Review by: Yashasvini Rathore
Edited by: Divyajyot Joshi
Ace Against Odds is the journey of Sania Mirza from being a six year old who was almost rejected by the coach of a city club to becoming the Number One women’s doubles tennis player.
Sania’s writing style is conversational and the narrative moves smoothly. It is reader friendly; she doesn’t bombard one with technical jargon. Along with details of her matches, she shares personal anecdotes and also doesn’t shy away from sharing her opinions on the controversies that have surrounded her career.
Her story is heart warming on many levels. The tremendous support of her parents who made many sacrifices for her, the amount of hard work she put in every time she was recovering from an injury and finally to the way she reinvents herself as a tennis player.
Listing all her accolades would fill up pages, so I would refrain from doing that. What really stood out for me is the way she addressed all the controversies she has faced in her entire career – the fatwa that was issued against her, being portrayed as a brash, rebellious teenager by media, the charminar controversy and being called unpatriotic on various occasions. She gives her opinions, clarifications as well as discusses her state of mind while dealing with these controversies which were mostly a concoction of the news hungry media.There is this one line in the book that captures her personality very well –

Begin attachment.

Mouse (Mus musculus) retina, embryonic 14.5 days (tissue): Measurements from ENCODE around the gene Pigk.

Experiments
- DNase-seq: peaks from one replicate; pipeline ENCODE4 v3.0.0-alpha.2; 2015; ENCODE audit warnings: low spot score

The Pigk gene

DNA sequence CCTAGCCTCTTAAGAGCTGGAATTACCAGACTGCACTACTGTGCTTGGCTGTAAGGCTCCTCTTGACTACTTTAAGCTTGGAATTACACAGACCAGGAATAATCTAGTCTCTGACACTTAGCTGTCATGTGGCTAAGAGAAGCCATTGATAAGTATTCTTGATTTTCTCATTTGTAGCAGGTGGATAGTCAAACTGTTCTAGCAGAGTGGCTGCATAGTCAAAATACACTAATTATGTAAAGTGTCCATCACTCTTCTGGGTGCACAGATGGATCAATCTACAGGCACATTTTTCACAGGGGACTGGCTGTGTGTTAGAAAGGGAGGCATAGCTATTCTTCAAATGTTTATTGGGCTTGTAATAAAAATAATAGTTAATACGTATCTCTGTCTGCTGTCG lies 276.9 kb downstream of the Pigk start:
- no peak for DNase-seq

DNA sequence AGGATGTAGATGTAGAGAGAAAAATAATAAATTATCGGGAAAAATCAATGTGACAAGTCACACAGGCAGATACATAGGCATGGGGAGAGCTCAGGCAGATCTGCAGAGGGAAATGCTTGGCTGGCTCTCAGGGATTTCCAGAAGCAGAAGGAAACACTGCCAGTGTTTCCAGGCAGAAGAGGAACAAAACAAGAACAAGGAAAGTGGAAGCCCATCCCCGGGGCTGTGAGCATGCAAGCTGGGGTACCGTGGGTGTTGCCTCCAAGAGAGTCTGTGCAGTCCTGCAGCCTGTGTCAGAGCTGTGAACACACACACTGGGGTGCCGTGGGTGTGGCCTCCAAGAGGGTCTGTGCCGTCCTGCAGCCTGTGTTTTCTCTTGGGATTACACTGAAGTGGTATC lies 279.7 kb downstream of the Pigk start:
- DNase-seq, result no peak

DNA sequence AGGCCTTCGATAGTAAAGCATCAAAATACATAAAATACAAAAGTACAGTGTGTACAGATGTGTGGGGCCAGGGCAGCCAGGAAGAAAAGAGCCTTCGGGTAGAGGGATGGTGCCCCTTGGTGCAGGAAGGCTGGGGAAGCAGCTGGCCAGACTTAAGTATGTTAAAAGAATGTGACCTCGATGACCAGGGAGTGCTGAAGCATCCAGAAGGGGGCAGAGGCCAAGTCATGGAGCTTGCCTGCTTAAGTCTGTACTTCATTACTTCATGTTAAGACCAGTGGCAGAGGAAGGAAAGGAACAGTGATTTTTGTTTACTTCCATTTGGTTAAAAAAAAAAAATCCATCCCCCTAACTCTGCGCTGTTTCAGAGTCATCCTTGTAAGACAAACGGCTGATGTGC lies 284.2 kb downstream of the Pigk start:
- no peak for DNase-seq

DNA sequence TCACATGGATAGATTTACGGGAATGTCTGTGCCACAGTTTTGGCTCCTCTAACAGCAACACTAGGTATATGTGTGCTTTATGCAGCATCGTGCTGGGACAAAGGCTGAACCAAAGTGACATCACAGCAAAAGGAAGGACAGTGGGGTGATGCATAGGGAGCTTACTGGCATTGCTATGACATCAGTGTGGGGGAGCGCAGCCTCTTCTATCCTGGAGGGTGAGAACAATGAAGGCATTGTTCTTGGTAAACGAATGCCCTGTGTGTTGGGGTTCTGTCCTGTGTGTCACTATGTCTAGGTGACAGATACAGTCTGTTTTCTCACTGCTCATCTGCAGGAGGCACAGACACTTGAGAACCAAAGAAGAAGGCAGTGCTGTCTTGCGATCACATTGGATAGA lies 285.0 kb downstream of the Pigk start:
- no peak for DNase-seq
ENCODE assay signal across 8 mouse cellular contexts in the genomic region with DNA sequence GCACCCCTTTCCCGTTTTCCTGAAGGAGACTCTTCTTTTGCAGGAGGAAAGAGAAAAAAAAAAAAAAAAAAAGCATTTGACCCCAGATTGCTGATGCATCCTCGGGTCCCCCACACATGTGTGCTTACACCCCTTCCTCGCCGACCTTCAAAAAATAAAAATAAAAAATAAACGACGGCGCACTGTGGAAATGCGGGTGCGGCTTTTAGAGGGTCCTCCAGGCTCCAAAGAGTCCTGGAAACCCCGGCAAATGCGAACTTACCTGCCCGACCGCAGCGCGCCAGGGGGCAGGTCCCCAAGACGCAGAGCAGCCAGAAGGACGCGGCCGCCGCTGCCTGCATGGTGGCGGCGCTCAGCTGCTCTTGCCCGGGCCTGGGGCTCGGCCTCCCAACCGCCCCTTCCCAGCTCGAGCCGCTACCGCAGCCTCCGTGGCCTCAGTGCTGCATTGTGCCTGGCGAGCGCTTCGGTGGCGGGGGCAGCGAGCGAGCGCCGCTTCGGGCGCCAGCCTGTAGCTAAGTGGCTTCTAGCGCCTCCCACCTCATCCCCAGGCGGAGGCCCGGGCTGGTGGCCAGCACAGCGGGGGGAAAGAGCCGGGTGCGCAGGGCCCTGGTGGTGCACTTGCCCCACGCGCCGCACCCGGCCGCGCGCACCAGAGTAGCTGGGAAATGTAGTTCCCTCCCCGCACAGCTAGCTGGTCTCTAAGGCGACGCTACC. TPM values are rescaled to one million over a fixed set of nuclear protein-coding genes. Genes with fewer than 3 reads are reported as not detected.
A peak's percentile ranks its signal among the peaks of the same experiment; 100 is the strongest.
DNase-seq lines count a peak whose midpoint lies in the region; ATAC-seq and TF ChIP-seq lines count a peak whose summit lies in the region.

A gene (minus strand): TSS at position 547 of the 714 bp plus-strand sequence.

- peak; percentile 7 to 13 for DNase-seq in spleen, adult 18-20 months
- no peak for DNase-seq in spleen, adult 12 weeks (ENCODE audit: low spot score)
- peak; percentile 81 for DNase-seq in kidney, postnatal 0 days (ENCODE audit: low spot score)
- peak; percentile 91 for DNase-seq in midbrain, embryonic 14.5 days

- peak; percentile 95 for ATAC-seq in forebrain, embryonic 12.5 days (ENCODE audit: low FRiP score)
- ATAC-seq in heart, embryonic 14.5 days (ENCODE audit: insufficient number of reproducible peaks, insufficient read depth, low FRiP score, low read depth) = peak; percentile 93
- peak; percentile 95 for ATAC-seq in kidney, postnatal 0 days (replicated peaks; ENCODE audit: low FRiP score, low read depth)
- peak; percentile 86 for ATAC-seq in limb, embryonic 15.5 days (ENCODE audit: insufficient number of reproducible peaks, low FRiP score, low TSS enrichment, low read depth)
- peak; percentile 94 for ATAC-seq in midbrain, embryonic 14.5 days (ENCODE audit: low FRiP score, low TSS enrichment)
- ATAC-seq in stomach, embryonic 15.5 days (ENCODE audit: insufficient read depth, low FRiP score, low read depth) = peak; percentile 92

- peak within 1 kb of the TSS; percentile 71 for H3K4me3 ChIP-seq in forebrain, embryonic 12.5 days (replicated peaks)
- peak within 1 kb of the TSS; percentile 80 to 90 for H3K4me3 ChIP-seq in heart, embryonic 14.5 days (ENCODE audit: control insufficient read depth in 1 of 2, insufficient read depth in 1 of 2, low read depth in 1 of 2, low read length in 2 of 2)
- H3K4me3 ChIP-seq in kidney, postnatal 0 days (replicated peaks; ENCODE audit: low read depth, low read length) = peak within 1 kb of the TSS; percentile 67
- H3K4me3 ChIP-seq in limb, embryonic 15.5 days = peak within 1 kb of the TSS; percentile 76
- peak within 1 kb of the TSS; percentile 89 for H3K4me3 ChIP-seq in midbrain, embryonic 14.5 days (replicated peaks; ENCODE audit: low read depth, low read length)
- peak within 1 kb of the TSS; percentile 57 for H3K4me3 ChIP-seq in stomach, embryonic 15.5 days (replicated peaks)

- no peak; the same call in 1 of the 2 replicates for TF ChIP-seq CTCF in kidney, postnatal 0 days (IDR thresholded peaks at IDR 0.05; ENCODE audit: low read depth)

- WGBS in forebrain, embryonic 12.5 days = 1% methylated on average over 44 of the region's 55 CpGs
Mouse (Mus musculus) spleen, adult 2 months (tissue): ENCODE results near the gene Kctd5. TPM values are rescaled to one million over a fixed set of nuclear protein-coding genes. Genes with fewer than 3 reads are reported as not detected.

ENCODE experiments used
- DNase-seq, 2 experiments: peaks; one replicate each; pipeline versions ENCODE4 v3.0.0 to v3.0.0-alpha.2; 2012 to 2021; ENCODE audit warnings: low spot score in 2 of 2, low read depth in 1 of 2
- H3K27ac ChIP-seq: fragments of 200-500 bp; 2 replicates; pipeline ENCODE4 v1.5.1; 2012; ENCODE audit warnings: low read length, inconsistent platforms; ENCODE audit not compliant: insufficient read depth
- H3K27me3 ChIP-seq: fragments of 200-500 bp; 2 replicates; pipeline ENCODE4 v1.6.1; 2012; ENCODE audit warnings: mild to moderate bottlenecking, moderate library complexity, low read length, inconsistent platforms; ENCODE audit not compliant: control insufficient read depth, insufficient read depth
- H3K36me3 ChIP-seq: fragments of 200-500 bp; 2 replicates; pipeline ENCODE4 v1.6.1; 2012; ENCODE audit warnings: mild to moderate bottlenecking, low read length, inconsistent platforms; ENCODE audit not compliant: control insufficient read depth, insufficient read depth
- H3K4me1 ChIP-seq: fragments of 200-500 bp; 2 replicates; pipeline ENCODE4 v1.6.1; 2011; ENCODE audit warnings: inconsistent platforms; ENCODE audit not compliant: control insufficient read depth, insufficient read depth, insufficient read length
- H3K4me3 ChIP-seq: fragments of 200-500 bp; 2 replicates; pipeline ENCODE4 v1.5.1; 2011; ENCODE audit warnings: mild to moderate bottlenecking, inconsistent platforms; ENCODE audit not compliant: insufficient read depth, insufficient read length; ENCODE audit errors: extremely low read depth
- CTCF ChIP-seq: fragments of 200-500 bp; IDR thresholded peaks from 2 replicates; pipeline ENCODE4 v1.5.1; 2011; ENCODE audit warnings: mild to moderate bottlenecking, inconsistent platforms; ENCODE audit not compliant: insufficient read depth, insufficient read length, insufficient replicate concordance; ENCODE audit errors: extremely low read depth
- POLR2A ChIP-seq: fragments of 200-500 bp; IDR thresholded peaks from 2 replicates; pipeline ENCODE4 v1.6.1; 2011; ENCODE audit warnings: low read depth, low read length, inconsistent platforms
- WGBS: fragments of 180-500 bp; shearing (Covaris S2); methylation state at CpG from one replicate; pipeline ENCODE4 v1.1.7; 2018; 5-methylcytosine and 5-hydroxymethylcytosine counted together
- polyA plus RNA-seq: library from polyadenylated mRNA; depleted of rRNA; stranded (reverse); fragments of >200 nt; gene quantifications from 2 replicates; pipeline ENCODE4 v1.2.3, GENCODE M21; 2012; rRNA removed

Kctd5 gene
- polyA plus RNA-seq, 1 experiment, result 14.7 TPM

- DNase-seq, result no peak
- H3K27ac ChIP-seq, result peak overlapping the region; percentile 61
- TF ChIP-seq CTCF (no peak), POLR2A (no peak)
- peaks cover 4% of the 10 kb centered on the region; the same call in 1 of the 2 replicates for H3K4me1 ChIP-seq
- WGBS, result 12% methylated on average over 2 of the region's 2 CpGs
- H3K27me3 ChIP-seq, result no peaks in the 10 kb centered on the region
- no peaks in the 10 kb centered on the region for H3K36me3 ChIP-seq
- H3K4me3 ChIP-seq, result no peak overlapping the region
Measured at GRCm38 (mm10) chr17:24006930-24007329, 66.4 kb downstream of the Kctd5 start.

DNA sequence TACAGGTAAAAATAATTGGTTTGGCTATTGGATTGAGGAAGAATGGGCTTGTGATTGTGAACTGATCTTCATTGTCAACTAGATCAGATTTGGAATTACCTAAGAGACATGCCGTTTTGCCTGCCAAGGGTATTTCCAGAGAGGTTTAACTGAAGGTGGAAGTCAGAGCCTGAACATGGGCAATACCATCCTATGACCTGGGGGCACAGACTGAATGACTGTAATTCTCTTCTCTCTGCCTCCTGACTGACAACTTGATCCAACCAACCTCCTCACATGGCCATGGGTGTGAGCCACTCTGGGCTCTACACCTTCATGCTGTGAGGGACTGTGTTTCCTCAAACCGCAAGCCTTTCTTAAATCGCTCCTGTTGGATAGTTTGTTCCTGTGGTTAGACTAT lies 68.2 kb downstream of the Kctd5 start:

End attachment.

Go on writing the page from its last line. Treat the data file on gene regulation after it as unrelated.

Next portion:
“I am a reasonable person who does not walk out of a press conference when faced with uncomfortable questions. But I don’t like being pushed against the wall and I am certainly not going to allow anyone to break me.”
There is a very thin line between self-praise and telling it how it really is. For me this book was oscillating between these two. But the fact she talks about the times she felt like giving up or the times she felt that she lost because the opponent was playing a better game acts as a kind of consolation for the oscillation.
This autobiography is definitely worth reading if one is looking for some Monday motivation as well as to gain some insight into the mind of India’s first iconic woman tennis player.
Rating :- 3 out of 5
Yashasvini believes that her epitaph would read something like this: – “She who always had a list of to-read books and loved to chase strangers’ Labradors”